My computer started having problems – there seemed to be some sort of malware running in the background. At first it was just annoying, then it began to slow down my computer, interfering with its basic operations. What is it doing? Why can...

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Magazine

Local events serve up family fun

Local events serve up family fun


Courtesy of Peninsula Youth Theatre
Peninsula Youth Theatre’s production of “Pecos Bill: A Tall Tale” is slated to open March 20 in Mountain View.

For families seeking a break from the daily routine, events abound this month and next in Los Alto...

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Taking care of Grandpa

By Grace Acosta

 

I had always assumed that I would take care of my mother in her old age, but at 80, she’s still going strong – in some ways, stronger than I.

My dog, Parker, however, just turned 14 and is fading fast. But in my mind, he’s no less a member of the family than actual blood relations, and merits the same degree of care I would give any human. Perhaps that’s an anthropomorphic point of view, but that’s just how it is. So while he’s never been neglected, in his current decrepit state, Parker’s getting more attention than normal.

The important thing is that he’s made it this far. However, along the way he’s lost some hearing and developed a cataract, arthritis and several visible tumors. He doesn’t walk well and staggers around with little control over his stiff hind legs. My new nickname for him is “Grandpa,” as in “Come back in the house, Grandpa, time for bed,” or “Ready for your meds, Grandpa?” or even “I think Grandpa needs Life Alert – he’s fallen and can’t get up.”

Grandpa has become something of a stubborn old buzzard. After years of his cooperation, allowing us to walk with him in safety, he’s suddenly decided that he can cross busy intersections in whatever fashion he chooses. As I navigate him through proper crosswalks, he’ll veer toward the actual corner he wants to reach, even if that means heading toward it at a diagonal. He strains against the leash; I attempt to hold him back without making him topple over completely. He’s like a senior in a wheelchair, waving a cane at his ultimate destination, yelling, “Dagnabbit! I’m going over there! For heaven’s sake, point me in the right direction!”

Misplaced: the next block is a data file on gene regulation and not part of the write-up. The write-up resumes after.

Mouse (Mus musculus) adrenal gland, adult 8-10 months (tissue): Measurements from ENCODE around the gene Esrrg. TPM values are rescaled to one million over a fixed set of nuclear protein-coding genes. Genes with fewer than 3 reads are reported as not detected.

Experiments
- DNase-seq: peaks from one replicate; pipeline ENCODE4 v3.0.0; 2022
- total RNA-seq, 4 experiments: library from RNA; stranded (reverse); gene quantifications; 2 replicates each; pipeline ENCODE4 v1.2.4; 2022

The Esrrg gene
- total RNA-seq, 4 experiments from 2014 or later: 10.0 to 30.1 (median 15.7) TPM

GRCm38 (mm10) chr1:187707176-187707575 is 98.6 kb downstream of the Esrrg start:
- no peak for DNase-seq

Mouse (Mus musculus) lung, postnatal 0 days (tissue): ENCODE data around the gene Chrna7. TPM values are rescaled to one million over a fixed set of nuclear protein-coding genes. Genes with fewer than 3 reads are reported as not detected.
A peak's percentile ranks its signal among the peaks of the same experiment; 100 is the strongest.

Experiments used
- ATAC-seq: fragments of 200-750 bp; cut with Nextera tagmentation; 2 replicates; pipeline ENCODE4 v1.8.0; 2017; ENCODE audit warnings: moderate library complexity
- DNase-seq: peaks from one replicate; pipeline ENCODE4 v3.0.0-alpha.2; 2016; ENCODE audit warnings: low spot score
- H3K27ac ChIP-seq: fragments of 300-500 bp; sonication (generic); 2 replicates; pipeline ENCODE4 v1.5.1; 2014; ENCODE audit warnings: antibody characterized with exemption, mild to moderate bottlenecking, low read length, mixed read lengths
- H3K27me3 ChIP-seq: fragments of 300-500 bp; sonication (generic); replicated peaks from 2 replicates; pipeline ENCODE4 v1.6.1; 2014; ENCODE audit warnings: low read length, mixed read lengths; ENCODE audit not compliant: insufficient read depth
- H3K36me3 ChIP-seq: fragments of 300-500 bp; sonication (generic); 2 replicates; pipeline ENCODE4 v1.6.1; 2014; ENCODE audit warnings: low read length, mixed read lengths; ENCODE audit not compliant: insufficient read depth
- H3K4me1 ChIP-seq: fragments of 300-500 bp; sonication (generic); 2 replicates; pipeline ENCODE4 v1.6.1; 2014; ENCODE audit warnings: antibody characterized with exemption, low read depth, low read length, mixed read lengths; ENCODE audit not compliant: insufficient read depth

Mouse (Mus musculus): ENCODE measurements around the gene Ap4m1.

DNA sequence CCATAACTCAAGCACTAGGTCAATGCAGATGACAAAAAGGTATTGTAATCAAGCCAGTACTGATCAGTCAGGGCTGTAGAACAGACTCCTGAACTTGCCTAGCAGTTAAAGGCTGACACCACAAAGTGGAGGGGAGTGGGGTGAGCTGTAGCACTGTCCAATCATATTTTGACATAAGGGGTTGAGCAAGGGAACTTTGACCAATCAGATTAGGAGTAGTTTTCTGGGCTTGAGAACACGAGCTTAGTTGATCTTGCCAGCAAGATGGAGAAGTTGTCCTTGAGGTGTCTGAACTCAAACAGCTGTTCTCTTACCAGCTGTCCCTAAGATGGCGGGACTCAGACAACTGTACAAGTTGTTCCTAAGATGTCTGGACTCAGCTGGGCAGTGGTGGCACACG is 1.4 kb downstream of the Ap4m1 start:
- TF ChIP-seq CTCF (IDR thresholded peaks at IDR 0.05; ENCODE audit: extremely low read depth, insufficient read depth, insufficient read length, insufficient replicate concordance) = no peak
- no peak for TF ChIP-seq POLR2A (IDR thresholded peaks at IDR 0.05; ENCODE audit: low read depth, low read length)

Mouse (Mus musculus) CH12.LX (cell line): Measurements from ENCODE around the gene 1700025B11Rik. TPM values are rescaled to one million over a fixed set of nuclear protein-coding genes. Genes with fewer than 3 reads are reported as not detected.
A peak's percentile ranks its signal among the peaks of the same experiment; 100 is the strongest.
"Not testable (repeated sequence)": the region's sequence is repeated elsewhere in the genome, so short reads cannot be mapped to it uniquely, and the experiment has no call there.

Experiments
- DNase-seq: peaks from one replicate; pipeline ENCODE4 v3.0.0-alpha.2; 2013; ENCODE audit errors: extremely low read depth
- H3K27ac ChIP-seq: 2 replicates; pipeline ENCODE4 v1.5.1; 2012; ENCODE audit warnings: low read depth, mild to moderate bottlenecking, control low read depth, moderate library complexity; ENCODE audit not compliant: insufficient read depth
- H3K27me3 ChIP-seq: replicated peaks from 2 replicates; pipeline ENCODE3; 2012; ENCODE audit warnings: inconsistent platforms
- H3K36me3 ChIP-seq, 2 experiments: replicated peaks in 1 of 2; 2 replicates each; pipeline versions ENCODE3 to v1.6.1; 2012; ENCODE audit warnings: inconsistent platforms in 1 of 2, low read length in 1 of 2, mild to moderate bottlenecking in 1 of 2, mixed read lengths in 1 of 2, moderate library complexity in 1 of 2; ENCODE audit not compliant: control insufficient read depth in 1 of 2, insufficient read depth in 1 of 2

At home, Grandpa is prone to ignore me when I call, partly because of legitimate hearing loss, partly because it’s a nuisance for him to respond. He refuses his vitamins (even enveloped in a thick wad of cheese) and water – in a bowl, that is. Twice daily, he hobbles painfully out to the yard, stands by the garden hose, and stares at me to signal that he’s thirsty and would appreciate the water released at this time, thank you very much.

It all sounds so adorable, this eager-to-please puppy turned recalcitrant geezer. Some realities, however, have been less so – like when a sudden muscle spasm in his neck caused him so much pain that he actually ran away from home and couldn’t be located for several minutes. Or his new habit of sequestering himself in the farthest corner of the house to escape what he used to live for and thrive on – being in the midst of our family.

There are days when I get tired of looking after him and worry about getting him outside because it’s become difficult for him to lift himself up and walk. There have been times when I got there too late to assist and had to clean up the mess he left behind. But I’m mostly OK with it all. I chuckle over his certitudes and self-assertions because they’re harmless enough. I exercise patience and compassion. I respect his frailty: I know I’m vulnerable, too.

Most importantly, I’m grateful for health and vigor, for irreplaceable memories of a bygone day and for those small, dwindling moments that still remain – more precious now because I know we’re at the end. Taking care of Parker has afforded me these valuable, important lessons.

All that from a lumpy, limping, fussy old hound. Who would have thought?

 

Grace Acosta is a Los Altos resident and longtime contributor to the Town Crier. Email her at This email address is being protected from spambots. You need JavaScript enabled to view it. . n